We Speak to Indie Musician Electronic Cherry Seraph Ahead of Her Bodega Gig

Photos: Cherry Seraph
Thursday 20 June 2024
reading time: min, words

Female producer and queer artist Cherry Seraph's sonic evolution over the years is displayed throughout her discography. She released her debut EP mid-pandemic, and since then explores an ethereal genre bending sound. We caught up with Cherry ahead of her gig at The Bodega on 11 July.

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Describe yourself in a few words…

I’m a female producer based in Leeds, Yorkshire. Being a female audio engineer and queer artist, I like to make ethereal alternative-pop and use a lot of far-out sounds in my production.

What inspired you to pursue a music career?

I’ve always been involved with music. I come from a classical background originally. I went to do politics in Uni of York, and it was only in my final year that I got into production. I play flute and sax and recently learnt keys and I’ve always been in orchestras since I was young. I’m grateful for having an orchestral background but I was alienated from other types of music as I never really played ‘for me’. I thought there had to be more to sound and creativity, and in the middle of writing my dissertation I got into music production with LNA DOES AUDIO STUFF, she gave me my first lesson in production and the rest of it I learnt off my own back.

I’ve had lots of random jobs since I started production which is important to highlight because people have this limited view of just being an artist and that’s all you do. You still have to pay the bills. I’ve worked in a call centre and only now I’m able to do this full-time and be self-employed. Going to uni to do an unrelated degree and the thought of not being able to pursue music as a career is an old-school way of thinking because anyone in the arts can pursue what they want to pursue. I encourage anyone to just take the leap.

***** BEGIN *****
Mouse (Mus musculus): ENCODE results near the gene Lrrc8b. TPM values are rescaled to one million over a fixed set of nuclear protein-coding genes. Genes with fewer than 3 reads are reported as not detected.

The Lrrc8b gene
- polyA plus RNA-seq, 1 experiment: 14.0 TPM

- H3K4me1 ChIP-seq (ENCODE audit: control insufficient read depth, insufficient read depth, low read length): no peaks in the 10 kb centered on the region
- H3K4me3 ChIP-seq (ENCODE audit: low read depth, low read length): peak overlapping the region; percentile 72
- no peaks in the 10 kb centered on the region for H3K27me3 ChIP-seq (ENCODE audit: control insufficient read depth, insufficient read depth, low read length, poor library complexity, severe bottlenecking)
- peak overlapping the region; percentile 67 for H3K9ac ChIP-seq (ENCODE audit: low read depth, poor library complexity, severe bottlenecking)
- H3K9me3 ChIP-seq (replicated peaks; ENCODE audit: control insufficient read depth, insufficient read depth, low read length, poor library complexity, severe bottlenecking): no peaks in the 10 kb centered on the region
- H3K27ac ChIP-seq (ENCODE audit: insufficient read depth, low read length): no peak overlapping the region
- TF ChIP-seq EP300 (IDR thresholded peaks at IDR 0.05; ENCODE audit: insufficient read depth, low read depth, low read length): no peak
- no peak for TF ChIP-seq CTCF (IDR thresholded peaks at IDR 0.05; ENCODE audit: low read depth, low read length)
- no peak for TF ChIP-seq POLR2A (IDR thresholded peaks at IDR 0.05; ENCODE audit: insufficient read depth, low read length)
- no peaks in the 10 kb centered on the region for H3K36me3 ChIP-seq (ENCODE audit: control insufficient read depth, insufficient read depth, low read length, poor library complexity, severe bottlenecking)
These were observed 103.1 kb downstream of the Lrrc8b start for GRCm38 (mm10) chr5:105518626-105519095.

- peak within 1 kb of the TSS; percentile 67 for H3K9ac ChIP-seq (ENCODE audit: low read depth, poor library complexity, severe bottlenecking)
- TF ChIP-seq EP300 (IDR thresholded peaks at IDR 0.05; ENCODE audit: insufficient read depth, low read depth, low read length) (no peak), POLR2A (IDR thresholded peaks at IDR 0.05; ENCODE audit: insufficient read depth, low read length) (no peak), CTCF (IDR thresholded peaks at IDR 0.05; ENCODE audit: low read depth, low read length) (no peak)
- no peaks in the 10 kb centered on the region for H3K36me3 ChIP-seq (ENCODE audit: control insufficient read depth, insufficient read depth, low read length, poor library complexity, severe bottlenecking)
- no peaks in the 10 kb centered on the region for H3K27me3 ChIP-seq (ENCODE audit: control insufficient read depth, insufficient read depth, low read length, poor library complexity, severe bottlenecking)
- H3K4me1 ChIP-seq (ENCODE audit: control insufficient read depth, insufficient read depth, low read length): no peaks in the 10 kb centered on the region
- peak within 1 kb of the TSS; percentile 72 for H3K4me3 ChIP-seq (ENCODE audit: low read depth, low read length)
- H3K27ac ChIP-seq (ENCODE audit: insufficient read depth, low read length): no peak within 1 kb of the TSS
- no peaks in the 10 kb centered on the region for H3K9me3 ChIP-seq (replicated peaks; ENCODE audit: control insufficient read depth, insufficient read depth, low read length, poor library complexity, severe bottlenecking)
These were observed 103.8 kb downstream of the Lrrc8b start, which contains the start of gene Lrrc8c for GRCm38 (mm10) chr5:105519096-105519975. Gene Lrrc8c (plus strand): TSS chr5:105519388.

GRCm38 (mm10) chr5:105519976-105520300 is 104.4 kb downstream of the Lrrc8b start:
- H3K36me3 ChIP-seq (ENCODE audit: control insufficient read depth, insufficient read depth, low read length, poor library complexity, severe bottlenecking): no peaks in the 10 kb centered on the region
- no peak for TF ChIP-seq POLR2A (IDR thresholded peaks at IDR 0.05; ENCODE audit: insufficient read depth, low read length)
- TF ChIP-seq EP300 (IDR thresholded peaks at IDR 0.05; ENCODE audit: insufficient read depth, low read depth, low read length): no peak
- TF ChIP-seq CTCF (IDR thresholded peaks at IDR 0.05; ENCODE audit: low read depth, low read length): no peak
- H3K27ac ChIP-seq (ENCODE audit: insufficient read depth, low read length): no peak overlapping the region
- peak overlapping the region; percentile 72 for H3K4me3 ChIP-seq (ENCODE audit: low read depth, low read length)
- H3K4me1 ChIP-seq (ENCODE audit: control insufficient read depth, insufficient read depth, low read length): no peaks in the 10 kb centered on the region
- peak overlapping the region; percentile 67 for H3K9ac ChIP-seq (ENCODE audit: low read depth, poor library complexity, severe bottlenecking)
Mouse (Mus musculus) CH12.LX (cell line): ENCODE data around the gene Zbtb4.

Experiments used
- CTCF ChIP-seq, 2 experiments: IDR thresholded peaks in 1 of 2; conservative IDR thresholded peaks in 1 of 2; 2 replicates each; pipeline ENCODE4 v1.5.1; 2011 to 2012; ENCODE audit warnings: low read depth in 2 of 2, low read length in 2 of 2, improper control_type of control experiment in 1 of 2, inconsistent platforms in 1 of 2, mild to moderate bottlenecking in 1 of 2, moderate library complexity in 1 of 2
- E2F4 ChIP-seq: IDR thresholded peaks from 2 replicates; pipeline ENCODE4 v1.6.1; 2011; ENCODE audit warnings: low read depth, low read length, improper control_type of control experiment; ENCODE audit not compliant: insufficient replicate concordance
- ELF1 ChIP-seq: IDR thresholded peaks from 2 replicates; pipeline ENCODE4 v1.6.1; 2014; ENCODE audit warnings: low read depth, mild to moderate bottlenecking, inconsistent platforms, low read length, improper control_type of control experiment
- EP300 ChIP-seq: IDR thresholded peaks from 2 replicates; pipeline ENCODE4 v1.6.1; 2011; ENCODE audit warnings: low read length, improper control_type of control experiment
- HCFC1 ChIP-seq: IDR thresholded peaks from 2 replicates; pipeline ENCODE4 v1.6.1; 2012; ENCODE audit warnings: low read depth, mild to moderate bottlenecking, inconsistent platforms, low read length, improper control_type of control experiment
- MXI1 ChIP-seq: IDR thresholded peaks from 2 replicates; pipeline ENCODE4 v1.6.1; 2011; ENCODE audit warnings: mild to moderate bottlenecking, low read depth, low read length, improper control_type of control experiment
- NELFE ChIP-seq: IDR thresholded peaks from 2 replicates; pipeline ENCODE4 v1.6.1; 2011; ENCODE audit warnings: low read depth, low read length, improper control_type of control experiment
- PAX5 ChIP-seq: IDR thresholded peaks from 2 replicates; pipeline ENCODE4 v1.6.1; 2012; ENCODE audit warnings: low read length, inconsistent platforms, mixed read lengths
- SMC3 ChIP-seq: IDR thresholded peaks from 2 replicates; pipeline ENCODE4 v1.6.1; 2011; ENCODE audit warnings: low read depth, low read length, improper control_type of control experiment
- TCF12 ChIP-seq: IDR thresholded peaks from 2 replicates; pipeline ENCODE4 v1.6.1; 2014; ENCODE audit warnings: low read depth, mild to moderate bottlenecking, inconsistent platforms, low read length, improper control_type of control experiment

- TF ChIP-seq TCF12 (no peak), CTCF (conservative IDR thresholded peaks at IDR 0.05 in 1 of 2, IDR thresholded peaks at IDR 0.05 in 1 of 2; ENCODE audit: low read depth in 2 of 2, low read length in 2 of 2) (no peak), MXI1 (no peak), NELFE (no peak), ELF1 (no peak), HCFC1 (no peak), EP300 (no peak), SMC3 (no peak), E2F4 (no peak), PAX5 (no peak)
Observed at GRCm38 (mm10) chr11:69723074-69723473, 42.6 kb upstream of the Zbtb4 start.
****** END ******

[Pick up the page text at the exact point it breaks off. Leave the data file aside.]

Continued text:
Your first EP was released in June 2021 - how far do you feel your music has changed from your debut EP to your most recent more recent music?

I think it’s become more mature. I think it’s more representative of who I am. I listen to the EP with a more production mindset than what I had back then. I affectionately call it my ‘beep beep noise’ era because I was still figuring out production, although it was kind of chaotic, it was the beginning of my journey as Cherry Seraph. I’ve developed a cleaner sound now, but I kept the fundamental elements, the pads and synths, and I think personally a lot in my life has happened. I think the themes are more present and it reiterates to me growing as a person. My music has become a lot more confident and more open; I was so nervous going into production because I didn’t have role models when I first started and wasn’t sure where my community was, and if I was able to sing about sapphic or queer themes.

I think that I treat the role of Cherry Seraph as an ongoing project, the sound will always have similarities and a signature throughout the tracks but I like to see it as an evolving project and see where it goes. For the most part, I categorise myself as alt-pop and having an ethereal sound. Much like a sonic evolution. I think as artists we aren’t static people and the same goes for sound and can’t always expect each single or album release to be the same.